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Walking with Magdalens – “Laundry” at the Dublin Theatre Festival.

Laundry - Anu Productions

Laundry is the latest site-specific work from Anù Productions and features as part of this year’s Ulster Bank Dublin Theatre Festival. Barry Houlihan witnessed this historic play that takes place behind the doors of Dublin’s Magdalen Laundry.

‘Sanctus’. The word is cast in elegant stained glass over a doorway that leads to the inner chapel of the Magdalen Laundry on Seam McDermott Street. The ‘Santcus’ is a song of praise to God and to his angels that in the order of the mass is sung  just prior to the consecration – the act of true faith in the mass. For the thousands of women who walked under this word every morning and evening of their lives spent in the Magdalen Laundry, it offered little respite or comfort.

Laundry is the latest work by Dublin based theatre company Anù Productions. Formed as recently as 2009, the company has quickly proven to be a phenomenon of Irish theatre; staging radically powerful works while specialising in site-specific areas.  While far from a being a ‘play’, this performance is testimony to the stolen childhoods and stolen lives of the ‘Maggies’ who were forced to endure life inside the walls.

To read this review in full from writing.ie please click here

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Posted by on October 6, 2011 in Culture, Theatre

 

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The Fall-Out of Memories – Mercier’s ‘The Passing’ and ‘The East Pier’

“People around here just want to get on with their lives”, offers Steven, played by Andrew Connolly early in Paul Mercier’s new play The Passing, presented in reparatory on the Abbey theatre stage with his other new work The East Pier.  These two new ‘memory plays’ reflect on our contemporary Ireland, the unease and anxiety prevalent in its people and also ponders our connectedness to each other, or lack thereof.

Put simply, these are works for our time. However, they are not strictly of our time. The Passing and The East Pier share themes and ideas that are a continuation and extension of the themes Mercier has explored from the mid-1980s with his play Wasters, where he examined the disinterested youth of a generation of young Irish that were experiencing mass emigration. Here, Mercier presents a suburban middle-class, those who were cloistered in commuter-belt housing estates but today find themselves lost and very much alone socially, politically and economically.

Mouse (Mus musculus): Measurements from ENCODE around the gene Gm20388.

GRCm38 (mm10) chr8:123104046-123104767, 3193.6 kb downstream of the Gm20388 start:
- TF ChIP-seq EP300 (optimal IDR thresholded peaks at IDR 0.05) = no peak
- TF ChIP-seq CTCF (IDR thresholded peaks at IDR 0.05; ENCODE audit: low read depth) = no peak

To say these works are ‘recession plays’ or to label them as a direct comment on banking crises would do them a severe injustice. The dreaded words of recession, banks or bonds are never mentioned. That is not what Mercier is getting at here. He says himself “The Passing and The East Pier may be set in contemporary Dublin, amid the wreckage of a bust economy and a visionless future, but “events like the banking crisis, or whatever, happen every day. We’re either flush with [money] or we’re not. These events have been happening since I first began writing in the 1980s. The times then were challenging too. . . Yes. Ordinary life continues regardless of the economic circumstances.” (Mercier in conversation with Sara Keating, IT) Mercier is exploring the fallout of these crises and where they have been felt hardest and that is in the homes of Irish families.

The Passing is set in one such family house that has ceased to be a home.

The Passing. Image courtesy of Abbey Theatre

The Passing. Image courtesy of Abbey Theatre

Catherine enters the home of her childhood and in the process sets off the alarm, she is like an intruder in her own home. We learn that this house has been vacant for some time and is about to be placed on the market. A series of meeting with her siblings ensue, each by chance, none arranged and none of the meetings are that of siblings on good terms. Anthony Lambe’s set is a through-section of the house, from ground floor to roof chimney and allows the audience a vantage point into the private lives of families, usually kept within the walls of their home. Liam, played by Peter Hanley, is the son who stayed at home and who watched his parents grow old and eventually die. He is the executor, a powerful position to hold in a society where the holder of property has previously been the winner.

This is also a key point which Mercier teases at: a house loses any sense of being a home when it is treated solely as ‘a property’. Negative equity should mean less to those who bought a home to live in, be at home in and not to sell or hold simply as a commodity.